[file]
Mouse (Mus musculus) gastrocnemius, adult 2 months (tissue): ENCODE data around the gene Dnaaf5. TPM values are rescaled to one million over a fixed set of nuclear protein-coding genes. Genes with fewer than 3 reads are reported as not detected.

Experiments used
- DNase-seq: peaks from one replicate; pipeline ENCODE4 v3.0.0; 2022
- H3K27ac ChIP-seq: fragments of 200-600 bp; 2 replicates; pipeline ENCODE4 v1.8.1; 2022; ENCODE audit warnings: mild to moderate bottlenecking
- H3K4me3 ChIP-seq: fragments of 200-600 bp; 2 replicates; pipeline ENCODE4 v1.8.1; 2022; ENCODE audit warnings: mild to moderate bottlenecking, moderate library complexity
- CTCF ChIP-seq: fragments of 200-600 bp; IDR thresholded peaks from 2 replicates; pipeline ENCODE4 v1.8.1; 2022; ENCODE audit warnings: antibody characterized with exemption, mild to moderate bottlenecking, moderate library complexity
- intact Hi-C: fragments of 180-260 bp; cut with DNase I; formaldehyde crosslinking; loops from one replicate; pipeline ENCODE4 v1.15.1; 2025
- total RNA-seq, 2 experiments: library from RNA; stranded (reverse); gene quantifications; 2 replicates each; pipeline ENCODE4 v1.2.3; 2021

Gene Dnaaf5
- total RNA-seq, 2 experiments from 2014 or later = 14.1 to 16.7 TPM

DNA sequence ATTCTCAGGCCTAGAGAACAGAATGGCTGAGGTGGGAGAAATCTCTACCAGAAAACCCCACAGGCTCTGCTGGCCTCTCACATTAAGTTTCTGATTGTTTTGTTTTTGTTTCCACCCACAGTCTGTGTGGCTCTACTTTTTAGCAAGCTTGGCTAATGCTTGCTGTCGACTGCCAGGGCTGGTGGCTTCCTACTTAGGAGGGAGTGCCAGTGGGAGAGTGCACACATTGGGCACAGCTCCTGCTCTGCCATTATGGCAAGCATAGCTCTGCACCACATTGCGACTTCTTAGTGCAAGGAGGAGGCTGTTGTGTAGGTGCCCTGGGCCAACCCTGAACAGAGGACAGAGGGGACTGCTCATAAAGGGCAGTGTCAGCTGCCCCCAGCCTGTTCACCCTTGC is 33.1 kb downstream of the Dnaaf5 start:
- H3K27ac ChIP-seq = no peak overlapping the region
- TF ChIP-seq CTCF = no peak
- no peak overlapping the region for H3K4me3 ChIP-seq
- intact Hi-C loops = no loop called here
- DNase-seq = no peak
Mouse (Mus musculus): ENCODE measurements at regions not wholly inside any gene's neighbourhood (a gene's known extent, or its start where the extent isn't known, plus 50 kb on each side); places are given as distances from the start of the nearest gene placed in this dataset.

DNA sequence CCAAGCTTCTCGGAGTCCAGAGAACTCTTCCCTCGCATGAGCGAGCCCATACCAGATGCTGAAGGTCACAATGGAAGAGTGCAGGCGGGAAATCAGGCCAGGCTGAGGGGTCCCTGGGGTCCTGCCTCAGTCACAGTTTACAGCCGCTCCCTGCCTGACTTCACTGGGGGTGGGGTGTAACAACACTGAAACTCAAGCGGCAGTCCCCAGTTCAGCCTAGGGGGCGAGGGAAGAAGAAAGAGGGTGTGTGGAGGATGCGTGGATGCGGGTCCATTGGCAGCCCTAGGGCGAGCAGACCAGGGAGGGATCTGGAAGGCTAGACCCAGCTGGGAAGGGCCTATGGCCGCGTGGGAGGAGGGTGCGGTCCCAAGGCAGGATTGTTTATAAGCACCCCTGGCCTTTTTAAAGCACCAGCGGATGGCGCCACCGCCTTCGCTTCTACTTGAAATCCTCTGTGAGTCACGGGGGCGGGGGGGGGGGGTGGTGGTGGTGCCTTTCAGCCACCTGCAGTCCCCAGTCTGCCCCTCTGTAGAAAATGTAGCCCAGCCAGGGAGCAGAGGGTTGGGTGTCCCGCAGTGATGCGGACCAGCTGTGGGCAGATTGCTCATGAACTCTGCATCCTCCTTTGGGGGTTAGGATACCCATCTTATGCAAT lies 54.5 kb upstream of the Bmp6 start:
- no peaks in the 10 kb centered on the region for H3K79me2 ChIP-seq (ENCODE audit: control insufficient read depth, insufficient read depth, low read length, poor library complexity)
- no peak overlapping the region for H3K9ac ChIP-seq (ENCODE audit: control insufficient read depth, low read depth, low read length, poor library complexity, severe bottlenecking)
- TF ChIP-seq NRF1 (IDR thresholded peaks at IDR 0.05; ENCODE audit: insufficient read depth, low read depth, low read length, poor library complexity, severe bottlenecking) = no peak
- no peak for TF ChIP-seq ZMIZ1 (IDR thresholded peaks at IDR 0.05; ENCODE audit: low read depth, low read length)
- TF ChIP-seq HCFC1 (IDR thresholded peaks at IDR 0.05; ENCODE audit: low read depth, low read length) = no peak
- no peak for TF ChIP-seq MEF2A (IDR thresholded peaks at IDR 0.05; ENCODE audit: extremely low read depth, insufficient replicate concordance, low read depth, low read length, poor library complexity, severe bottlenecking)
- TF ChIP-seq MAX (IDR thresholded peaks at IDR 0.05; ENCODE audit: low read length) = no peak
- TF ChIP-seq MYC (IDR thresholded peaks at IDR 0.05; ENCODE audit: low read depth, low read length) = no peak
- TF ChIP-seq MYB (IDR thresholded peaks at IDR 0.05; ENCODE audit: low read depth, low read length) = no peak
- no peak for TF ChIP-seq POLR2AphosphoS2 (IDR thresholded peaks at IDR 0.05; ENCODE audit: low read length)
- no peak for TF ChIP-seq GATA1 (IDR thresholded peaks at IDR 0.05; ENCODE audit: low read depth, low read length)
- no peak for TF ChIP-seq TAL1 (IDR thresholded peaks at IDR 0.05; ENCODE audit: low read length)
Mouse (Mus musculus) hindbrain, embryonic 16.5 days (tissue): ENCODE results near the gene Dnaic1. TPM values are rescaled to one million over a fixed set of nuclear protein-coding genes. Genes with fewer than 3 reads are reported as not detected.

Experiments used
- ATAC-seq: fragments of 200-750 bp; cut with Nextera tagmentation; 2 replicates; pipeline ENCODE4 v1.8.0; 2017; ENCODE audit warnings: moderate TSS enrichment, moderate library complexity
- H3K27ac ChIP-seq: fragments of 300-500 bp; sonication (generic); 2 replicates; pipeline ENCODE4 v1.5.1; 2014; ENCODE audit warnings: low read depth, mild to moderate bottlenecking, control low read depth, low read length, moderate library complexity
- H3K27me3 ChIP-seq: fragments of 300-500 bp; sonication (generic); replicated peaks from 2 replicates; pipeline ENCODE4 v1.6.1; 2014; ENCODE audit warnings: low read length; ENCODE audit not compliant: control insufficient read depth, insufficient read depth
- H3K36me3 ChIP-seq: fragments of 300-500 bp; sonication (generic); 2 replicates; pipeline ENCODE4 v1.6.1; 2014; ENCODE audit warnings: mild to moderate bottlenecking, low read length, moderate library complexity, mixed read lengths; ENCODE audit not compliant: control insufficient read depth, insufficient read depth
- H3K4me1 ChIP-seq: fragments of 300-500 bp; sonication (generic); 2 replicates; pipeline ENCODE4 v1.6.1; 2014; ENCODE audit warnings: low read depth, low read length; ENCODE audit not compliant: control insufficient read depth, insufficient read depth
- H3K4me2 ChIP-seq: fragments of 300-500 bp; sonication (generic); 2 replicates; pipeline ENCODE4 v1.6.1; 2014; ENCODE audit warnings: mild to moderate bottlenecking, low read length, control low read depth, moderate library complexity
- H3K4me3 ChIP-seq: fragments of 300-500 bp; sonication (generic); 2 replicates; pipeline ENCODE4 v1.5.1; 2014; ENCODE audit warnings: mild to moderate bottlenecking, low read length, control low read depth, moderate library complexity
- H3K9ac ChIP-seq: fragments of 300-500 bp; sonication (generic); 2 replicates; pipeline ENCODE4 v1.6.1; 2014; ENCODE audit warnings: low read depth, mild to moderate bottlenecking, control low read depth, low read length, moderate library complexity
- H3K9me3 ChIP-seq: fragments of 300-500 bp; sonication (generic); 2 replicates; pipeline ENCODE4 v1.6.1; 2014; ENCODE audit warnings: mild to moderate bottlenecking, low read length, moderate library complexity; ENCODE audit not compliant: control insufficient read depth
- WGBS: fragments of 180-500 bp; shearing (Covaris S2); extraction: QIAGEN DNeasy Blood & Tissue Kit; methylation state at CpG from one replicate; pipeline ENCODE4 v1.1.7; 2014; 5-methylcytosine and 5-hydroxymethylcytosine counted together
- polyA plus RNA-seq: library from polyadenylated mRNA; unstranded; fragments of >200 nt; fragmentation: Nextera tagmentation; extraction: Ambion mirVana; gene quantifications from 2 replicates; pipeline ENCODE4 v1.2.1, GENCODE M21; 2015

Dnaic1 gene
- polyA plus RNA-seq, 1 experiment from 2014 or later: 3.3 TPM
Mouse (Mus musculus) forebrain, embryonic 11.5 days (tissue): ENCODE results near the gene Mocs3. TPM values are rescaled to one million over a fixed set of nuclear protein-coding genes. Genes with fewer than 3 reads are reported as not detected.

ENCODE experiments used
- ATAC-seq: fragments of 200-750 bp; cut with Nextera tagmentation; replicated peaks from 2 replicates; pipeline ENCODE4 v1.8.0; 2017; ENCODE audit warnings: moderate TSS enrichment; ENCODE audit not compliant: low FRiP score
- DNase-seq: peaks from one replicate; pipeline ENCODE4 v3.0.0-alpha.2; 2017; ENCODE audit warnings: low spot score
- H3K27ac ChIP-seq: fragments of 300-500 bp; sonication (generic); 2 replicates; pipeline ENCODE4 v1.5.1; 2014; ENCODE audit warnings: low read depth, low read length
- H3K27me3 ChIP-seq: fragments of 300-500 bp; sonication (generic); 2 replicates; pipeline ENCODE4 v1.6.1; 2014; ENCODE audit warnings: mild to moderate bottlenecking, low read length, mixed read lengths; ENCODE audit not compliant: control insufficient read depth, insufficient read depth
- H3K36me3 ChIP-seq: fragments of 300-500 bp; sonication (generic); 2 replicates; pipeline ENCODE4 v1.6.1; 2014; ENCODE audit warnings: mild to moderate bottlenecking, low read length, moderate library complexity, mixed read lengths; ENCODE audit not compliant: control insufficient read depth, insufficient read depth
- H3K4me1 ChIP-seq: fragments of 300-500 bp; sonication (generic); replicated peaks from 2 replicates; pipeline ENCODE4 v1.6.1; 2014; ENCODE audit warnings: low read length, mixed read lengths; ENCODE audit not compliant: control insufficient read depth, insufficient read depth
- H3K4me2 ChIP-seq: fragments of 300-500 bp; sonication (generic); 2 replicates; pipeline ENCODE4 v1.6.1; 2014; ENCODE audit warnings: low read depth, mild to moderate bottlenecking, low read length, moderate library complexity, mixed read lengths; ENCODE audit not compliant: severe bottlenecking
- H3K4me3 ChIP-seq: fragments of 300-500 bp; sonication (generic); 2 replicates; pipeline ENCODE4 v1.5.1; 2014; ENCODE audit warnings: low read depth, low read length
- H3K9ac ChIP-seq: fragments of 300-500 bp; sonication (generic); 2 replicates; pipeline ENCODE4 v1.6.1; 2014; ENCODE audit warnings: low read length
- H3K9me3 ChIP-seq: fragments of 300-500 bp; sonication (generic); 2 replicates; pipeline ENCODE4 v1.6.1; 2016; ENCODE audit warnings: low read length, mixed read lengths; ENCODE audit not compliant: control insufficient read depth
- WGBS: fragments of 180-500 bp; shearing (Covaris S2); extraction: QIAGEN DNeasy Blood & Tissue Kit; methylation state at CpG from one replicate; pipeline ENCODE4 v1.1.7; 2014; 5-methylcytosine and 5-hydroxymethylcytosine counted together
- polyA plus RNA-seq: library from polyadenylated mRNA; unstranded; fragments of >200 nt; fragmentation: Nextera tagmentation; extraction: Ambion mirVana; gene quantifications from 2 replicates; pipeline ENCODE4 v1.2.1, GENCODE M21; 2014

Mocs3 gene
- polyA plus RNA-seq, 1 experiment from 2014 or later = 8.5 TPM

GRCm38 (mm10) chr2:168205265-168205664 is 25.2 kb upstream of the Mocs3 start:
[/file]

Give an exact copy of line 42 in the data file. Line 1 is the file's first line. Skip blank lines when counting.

- WGBS: fragments of 180-500 bp; shearing (Covaris S2); extraction: QIAGEN DNeasy Blood & Tissue Kit; methylation state at CpG from one replicate; pipeline ENCODE4 v1.1.7; 2014; 5-methylcytosine and 5-hydroxymethylcytosine counted together